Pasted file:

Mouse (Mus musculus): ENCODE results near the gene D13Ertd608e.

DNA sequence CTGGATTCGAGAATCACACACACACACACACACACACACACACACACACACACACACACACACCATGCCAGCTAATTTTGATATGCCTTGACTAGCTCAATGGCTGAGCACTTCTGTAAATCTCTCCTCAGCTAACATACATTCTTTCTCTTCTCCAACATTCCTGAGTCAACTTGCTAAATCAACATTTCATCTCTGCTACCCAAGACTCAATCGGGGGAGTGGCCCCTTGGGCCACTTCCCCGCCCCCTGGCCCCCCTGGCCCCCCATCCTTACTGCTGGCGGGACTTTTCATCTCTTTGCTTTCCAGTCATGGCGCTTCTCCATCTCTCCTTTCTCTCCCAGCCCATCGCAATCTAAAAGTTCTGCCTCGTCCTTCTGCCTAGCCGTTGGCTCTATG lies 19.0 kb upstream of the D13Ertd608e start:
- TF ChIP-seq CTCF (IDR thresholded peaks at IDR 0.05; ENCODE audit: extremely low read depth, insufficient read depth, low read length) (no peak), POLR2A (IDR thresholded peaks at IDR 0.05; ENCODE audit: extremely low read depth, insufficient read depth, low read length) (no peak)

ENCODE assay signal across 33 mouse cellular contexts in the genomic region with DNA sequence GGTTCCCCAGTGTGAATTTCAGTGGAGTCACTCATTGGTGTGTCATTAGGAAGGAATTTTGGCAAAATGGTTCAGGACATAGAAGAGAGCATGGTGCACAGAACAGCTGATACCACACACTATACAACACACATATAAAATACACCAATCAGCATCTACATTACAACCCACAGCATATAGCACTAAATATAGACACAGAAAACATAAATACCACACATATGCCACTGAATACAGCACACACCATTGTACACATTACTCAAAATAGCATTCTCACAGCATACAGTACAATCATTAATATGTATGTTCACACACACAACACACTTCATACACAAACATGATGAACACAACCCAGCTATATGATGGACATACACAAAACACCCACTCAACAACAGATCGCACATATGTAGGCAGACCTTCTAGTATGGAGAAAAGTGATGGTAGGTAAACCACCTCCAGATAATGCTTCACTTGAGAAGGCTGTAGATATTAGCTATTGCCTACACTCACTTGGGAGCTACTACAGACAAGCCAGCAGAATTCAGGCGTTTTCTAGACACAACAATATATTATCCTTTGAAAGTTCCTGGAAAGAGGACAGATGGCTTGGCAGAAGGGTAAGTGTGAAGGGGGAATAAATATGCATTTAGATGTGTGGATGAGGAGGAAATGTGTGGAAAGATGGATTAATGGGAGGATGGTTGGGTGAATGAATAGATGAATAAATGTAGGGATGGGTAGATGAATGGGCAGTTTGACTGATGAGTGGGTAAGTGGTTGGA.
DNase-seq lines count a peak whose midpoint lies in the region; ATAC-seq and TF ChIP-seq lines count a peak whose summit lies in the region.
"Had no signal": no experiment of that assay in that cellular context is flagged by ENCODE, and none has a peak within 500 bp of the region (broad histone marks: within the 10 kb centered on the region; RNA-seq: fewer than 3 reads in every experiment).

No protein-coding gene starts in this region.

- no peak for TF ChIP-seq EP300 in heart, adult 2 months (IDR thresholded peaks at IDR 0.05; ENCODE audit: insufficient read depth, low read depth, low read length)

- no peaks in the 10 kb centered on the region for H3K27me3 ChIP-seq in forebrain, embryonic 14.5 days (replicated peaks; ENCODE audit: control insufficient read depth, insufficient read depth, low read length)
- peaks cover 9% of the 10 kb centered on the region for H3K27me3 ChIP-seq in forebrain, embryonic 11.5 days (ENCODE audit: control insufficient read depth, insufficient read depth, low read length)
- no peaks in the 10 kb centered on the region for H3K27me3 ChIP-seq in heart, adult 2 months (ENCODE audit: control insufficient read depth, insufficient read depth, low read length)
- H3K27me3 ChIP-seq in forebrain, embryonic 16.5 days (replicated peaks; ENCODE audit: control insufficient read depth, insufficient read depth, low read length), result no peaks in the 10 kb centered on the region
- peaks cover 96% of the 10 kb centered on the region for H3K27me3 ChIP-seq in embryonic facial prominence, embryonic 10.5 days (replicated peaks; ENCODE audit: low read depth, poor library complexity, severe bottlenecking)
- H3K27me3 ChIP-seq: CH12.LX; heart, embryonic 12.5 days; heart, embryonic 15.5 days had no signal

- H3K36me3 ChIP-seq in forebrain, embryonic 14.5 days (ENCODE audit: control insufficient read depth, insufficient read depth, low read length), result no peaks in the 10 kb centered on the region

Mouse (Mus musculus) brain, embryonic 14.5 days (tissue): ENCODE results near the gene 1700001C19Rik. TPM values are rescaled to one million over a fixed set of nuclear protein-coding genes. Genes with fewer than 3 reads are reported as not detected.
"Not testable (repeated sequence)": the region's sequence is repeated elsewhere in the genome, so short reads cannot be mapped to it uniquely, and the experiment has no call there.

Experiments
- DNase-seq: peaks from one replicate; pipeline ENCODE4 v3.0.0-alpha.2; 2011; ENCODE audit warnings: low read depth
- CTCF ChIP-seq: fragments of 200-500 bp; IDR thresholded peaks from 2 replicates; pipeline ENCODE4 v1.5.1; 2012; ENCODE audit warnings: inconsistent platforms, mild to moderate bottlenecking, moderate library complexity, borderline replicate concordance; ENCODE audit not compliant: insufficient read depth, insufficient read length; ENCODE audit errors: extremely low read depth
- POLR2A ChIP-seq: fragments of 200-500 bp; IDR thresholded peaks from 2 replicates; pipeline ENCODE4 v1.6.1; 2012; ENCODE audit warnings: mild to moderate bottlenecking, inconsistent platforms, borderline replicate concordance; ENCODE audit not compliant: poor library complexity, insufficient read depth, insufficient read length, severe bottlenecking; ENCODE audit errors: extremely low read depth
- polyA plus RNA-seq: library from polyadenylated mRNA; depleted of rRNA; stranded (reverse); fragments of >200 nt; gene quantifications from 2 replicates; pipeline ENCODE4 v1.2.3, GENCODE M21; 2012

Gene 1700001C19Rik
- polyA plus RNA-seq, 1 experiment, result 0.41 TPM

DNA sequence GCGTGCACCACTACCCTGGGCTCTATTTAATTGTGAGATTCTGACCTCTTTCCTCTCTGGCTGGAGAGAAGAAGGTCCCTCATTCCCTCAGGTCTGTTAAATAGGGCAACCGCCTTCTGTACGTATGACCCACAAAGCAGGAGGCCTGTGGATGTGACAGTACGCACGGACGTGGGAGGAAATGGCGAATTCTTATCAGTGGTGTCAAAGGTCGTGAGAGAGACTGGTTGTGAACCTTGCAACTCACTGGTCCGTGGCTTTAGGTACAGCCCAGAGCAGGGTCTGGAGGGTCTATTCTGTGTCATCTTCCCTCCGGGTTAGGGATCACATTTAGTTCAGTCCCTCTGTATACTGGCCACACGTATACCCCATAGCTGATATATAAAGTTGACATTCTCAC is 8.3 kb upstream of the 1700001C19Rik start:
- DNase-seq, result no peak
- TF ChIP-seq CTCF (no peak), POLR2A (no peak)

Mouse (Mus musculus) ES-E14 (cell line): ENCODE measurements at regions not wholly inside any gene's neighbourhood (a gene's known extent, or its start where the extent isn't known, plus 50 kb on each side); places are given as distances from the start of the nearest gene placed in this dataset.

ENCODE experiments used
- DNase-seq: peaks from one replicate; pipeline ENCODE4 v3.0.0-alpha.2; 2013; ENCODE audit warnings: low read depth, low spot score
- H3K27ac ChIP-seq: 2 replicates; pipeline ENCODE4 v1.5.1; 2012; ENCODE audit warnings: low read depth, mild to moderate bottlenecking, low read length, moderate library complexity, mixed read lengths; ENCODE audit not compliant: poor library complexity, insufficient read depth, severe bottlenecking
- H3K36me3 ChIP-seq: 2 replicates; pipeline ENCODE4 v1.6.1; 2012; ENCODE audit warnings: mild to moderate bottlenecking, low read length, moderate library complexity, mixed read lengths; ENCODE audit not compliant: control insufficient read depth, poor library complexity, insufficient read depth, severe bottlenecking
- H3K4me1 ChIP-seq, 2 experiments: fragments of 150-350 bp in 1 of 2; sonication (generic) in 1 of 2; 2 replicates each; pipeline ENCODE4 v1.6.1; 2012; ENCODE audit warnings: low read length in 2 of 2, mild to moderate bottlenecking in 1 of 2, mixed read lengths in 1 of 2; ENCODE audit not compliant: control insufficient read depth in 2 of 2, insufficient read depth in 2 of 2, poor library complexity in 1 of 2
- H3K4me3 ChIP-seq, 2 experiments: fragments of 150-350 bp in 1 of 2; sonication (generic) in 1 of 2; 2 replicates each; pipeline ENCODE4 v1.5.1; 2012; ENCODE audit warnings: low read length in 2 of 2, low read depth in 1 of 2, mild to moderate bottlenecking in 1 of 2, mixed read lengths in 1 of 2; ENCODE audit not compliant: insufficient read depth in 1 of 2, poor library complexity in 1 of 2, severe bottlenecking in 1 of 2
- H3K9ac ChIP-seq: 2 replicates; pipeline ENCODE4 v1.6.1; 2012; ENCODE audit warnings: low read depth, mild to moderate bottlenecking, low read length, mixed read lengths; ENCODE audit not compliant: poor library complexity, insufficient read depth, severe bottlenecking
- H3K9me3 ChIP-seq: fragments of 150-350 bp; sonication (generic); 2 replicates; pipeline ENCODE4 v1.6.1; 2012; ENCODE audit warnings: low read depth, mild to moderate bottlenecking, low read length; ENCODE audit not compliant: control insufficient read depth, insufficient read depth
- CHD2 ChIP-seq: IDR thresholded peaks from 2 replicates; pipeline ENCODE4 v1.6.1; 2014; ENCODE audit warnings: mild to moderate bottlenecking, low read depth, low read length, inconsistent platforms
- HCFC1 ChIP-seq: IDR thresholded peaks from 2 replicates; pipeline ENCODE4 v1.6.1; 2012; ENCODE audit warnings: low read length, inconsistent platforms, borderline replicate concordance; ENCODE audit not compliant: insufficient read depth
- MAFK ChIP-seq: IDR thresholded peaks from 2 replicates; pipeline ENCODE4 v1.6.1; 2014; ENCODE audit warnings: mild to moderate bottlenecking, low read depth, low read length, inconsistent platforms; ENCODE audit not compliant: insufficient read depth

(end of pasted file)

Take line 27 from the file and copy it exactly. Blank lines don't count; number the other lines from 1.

- TF ChIP-seq CTCF (no peak), POLR2A (no peak)